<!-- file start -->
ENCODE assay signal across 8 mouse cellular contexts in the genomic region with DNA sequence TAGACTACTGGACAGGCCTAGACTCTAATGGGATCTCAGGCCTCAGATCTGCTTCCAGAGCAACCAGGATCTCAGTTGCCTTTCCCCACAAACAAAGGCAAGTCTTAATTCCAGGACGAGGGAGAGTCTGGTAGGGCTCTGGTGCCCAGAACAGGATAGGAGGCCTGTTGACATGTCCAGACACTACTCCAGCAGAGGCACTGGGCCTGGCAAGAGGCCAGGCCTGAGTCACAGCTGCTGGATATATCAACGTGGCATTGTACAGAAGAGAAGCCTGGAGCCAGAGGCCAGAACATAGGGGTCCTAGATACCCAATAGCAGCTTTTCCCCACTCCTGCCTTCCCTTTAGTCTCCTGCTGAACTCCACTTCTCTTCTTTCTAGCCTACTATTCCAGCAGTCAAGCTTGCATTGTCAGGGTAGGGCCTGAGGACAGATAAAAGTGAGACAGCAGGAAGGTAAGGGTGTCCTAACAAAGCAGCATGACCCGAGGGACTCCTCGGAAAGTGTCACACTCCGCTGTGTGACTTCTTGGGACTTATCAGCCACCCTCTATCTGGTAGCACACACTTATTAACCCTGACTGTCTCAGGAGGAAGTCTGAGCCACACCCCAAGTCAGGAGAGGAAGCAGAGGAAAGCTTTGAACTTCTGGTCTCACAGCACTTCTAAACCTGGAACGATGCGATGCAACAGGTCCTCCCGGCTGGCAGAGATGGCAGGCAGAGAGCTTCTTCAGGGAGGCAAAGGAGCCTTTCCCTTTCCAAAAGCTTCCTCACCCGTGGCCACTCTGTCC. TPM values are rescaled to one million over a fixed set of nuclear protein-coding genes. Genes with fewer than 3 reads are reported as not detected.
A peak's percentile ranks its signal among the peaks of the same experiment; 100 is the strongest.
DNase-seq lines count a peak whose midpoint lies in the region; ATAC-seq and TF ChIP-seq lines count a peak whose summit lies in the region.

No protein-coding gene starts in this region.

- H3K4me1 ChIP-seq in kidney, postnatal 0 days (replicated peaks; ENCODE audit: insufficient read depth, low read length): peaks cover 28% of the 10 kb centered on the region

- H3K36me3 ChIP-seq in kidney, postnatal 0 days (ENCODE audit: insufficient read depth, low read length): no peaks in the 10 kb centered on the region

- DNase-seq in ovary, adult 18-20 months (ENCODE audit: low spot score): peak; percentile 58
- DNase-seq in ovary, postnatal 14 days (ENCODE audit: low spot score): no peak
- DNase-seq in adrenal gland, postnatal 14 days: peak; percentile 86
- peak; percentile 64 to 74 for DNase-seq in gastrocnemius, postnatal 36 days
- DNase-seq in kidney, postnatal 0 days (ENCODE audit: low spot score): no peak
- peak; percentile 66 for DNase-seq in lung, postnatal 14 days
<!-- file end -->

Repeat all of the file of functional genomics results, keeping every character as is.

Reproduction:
ENCODE assay signal across 8 mouse cellular contexts in the genomic region with DNA sequence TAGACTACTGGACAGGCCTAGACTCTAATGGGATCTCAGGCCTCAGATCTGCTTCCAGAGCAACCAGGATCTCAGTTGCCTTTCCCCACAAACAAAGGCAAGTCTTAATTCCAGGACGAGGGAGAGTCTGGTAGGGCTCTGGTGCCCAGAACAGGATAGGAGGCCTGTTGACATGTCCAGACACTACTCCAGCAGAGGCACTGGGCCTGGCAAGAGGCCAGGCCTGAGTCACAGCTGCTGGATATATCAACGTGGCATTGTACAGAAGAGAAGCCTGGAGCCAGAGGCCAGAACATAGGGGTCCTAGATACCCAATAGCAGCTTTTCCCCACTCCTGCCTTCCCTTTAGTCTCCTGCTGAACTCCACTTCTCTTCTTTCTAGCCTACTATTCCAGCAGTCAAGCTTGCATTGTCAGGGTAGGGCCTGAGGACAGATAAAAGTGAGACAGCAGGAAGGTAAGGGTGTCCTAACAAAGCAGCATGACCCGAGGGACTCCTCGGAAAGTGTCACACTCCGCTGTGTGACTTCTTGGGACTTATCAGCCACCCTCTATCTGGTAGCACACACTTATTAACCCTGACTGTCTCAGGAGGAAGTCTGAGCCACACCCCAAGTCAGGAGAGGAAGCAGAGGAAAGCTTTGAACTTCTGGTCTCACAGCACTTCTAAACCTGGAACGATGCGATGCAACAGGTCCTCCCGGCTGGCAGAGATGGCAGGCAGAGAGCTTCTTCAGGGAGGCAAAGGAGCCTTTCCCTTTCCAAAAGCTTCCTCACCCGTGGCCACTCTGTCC. TPM values are rescaled to one million over a fixed set of nuclear protein-coding genes. Genes with fewer than 3 reads are reported as not detected.
A peak's percentile ranks its signal among the peaks of the same experiment; 100 is the strongest.
DNase-seq lines count a peak whose midpoint lies in the region; ATAC-seq and TF ChIP-seq lines count a peak whose summit lies in the region.

No protein-coding gene starts in this region.

- H3K4me1 ChIP-seq in kidney, postnatal 0 days (replicated peaks; ENCODE audit: insufficient read depth, low read length): peaks cover 28% of the 10 kb centered on the region

- H3K36me3 ChIP-seq in kidney, postnatal 0 days (ENCODE audit: insufficient read depth, low read length): no peaks in the 10 kb centered on the region

- DNase-seq in ovary, adult 18-20 months (ENCODE audit: low spot score): peak; percentile 58
- DNase-seq in ovary, postnatal 14 days (ENCODE audit: low spot score): no peak
- DNase-seq in adrenal gland, postnatal 14 days: peak; percentile 86
- peak; percentile 64 to 74 for DNase-seq in gastrocnemius, postnatal 36 days
- DNase-seq in kidney, postnatal 0 days (ENCODE audit: low spot score): no peak
- peak; percentile 66 for DNase-seq in lung, postnatal 14 days